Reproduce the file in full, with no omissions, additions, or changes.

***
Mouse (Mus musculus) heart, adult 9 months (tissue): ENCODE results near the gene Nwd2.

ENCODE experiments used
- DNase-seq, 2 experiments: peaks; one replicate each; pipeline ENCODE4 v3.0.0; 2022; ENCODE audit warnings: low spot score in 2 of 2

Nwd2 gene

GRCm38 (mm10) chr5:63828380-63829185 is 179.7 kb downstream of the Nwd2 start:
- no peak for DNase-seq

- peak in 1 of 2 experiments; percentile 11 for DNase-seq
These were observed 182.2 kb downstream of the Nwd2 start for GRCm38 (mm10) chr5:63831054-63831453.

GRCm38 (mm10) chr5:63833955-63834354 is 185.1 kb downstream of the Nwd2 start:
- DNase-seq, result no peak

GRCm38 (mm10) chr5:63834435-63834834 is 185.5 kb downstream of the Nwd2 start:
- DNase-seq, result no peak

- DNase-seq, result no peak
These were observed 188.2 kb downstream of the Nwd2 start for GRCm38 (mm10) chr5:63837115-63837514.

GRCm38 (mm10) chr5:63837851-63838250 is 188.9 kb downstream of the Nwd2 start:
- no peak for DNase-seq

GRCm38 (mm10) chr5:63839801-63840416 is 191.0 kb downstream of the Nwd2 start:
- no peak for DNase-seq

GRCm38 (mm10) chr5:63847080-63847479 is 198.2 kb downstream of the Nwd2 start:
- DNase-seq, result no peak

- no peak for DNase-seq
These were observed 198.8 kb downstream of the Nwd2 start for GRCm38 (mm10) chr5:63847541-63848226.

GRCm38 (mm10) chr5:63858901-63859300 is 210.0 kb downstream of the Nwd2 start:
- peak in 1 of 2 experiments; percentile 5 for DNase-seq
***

Mouse (Mus musculus) heart, adult 9 months (tissue): ENCODE results near the gene Nwd2.

ENCODE experiments used
- DNase-seq, 2 experiments: peaks; one replicate each; pipeline ENCODE4 v3.0.0; 2022; ENCODE audit warnings: low spot score in 2 of 2

Nwd2 gene

GRCm38 (mm10) chr5:63828380-63829185 is 179.7 kb downstream of the Nwd2 start:
- no peak for DNase-seq

- peak in 1 of 2 experiments; percentile 11 for DNase-seq
These were observed 182.2 kb downstream of the Nwd2 start for GRCm38 (mm10) chr5:63831054-63831453.

GRCm38 (mm10) chr5:63833955-63834354 is 185.1 kb downstream of the Nwd2 start:
- DNase-seq, result no peak

GRCm38 (mm10) chr5:63834435-63834834 is 185.5 kb downstream of the Nwd2 start:
- DNase-seq, result no peak

- DNase-seq, result no peak
These were observed 188.2 kb downstream of the Nwd2 start for GRCm38 (mm10) chr5:63837115-63837514.

GRCm38 (mm10) chr5:63837851-63838250 is 188.9 kb downstream of the Nwd2 start:
- no peak for DNase-seq

GRCm38 (mm10) chr5:63839801-63840416 is 191.0 kb downstream of the Nwd2 start:
- no peak for DNase-seq

GRCm38 (mm10) chr5:63847080-63847479 is 198.2 kb downstream of the Nwd2 start:
- DNase-seq, result no peak

- no peak for DNase-seq
These were observed 198.8 kb downstream of the Nwd2 start for GRCm38 (mm10) chr5:63847541-63848226.

GRCm38 (mm10) chr5:63858901-63859300 is 210.0 kb downstream of the Nwd2 start:
- peak in 1 of 2 experiments; percentile 5 for DNase-seq